COA holds that a witness’s prior theft conviction is not of significant probative value for purposes of impeachment
In Michigan v. Snyder, the Michigan Court of Appeals held that a prior theft conviction is inadmissible at trial for purposes of impeachment because a theft conviction typically fails to meet the requirements for admissibility under the Michigan Rules of Evidence (MRE) 609.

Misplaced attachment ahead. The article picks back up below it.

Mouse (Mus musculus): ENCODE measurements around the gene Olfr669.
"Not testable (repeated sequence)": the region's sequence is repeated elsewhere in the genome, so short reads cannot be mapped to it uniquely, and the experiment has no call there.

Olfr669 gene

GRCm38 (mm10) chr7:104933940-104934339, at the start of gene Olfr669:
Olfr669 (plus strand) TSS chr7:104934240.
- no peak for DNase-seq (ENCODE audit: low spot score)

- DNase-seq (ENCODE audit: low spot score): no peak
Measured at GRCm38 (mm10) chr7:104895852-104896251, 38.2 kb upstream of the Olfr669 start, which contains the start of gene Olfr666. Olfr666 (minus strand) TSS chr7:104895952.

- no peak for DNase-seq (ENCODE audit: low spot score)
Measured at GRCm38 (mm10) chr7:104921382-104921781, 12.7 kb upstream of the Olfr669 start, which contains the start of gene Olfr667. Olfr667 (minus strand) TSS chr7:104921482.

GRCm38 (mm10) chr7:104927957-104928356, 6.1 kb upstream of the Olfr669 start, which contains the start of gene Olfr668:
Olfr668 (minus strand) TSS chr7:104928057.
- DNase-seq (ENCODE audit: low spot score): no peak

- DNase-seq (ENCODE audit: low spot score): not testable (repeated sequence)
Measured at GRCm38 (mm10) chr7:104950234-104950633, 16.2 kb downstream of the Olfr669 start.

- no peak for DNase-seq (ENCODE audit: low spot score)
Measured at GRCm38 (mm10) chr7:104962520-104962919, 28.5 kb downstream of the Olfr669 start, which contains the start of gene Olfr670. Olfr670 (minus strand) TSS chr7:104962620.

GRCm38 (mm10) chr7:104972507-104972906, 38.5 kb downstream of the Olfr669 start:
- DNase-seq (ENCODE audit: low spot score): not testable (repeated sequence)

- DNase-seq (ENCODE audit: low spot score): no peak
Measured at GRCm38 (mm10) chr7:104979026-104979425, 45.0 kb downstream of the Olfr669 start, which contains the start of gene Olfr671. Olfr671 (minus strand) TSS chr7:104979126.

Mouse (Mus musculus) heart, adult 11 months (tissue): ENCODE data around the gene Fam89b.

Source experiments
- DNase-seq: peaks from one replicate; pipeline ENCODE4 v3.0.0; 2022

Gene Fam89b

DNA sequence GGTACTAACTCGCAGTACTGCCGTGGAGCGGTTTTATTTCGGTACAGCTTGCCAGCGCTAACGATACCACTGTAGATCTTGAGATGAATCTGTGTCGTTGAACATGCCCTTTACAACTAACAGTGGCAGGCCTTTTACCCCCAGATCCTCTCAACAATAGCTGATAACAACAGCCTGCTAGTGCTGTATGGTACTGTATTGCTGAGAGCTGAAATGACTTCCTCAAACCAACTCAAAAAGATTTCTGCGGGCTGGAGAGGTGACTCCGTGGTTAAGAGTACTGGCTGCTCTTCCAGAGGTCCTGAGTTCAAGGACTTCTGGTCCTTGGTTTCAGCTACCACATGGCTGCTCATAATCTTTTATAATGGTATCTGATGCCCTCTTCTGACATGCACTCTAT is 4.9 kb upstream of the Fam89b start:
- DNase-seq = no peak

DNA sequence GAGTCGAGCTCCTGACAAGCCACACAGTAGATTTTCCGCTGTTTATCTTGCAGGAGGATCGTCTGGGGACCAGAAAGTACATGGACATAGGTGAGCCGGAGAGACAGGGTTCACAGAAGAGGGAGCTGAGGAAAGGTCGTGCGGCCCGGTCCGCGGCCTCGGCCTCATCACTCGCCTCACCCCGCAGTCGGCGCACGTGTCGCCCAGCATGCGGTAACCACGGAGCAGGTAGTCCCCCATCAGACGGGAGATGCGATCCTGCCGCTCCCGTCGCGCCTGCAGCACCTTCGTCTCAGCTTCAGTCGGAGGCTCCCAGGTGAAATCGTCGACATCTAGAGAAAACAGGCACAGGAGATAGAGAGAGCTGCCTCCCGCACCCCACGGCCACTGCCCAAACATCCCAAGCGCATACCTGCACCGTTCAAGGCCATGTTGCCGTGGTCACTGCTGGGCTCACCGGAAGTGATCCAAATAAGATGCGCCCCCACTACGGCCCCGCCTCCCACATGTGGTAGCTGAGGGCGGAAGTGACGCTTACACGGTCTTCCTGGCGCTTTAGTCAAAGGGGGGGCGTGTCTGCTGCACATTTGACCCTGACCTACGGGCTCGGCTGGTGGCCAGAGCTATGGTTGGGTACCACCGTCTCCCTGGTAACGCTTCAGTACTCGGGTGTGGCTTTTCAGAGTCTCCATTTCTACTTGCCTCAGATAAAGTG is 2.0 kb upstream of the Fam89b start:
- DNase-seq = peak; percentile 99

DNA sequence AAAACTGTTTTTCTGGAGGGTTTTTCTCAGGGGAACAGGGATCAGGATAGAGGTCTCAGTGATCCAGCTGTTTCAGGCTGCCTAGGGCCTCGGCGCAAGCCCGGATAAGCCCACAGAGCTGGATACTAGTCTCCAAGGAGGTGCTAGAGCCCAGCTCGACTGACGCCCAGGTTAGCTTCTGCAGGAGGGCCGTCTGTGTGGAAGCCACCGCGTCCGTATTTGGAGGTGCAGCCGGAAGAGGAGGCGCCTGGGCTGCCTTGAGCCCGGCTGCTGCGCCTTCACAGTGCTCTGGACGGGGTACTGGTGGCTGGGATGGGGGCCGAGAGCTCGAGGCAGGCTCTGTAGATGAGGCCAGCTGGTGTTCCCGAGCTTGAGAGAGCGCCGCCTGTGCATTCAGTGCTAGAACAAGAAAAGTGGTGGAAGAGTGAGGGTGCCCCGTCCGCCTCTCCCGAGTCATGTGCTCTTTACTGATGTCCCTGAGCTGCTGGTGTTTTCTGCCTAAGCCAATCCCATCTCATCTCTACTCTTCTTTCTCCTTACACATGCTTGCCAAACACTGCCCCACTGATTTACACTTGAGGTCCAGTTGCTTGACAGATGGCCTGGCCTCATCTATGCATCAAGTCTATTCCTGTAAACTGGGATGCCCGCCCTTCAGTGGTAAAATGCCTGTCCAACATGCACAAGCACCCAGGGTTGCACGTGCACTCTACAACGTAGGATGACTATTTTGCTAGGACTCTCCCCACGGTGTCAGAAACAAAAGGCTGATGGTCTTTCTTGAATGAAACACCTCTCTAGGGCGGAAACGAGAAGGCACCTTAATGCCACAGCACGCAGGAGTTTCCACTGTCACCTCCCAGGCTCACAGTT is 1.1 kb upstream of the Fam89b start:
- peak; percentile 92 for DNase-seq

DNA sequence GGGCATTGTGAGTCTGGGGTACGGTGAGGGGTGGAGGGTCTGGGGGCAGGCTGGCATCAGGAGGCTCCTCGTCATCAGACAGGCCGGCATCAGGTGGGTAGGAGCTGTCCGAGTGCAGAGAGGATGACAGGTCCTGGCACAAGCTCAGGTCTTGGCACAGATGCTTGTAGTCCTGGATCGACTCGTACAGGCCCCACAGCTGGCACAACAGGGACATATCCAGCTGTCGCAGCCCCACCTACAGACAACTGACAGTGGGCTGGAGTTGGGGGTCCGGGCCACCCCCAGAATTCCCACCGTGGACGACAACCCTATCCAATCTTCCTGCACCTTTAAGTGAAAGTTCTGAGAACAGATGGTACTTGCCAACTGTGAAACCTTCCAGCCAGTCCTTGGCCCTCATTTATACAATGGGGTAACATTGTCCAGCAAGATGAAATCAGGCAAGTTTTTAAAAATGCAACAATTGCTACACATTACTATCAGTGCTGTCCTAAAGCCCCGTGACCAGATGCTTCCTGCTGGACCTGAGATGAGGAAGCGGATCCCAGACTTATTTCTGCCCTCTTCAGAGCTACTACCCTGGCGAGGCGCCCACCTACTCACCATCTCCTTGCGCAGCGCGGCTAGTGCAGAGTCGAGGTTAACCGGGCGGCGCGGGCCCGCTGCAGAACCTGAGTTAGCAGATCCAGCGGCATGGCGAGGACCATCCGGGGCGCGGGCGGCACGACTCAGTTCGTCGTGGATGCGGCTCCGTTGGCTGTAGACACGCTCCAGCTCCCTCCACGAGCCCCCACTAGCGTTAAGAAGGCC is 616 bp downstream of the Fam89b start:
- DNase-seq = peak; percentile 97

MRE 609 provides that a witness’s prior theft conviction may be admitted at trial if the prior theft conviction has significant probative value to the witness’s credibility. Determining significant probative value contains two elements: the age of the conviction and the degree to which the conviction of the crime is indicative of veracity. In this case, defendant was convicted at trial for stealing four pieces of silver. Defendant moved to exclude a prior theft conviction before trial, but the trial court denied the motion and admitted the conviction. In a previous opinion, the Court of Appeals reversed and remanded the trial court’s decision because the trial court failed to analyze whether the prior conviction had significant probative value towards credibility. On remand, the trial court once again admitted the prior conviction and reasoned that the prior conviction had significant probative value because its facts were different from the facts of this case. The Court of Appeals found that the trial court erred once again because it did not analyze the two elements required to determine significant probative value. In its own analysis, the Court of Appeals held that, although defendant’s prior conviction occurred two years ago, generally a prior theft conviction is not of significant probative value. The Court reasoned that previous opinions have held theft crimes to be minimally probative, or, at most, moderately probative, which does not surpass the MRE’s “significant” threshold. Therefore, the Court of Appeals found that the trial court erred and reversed and remanded the case for proceedings consistent with its findings.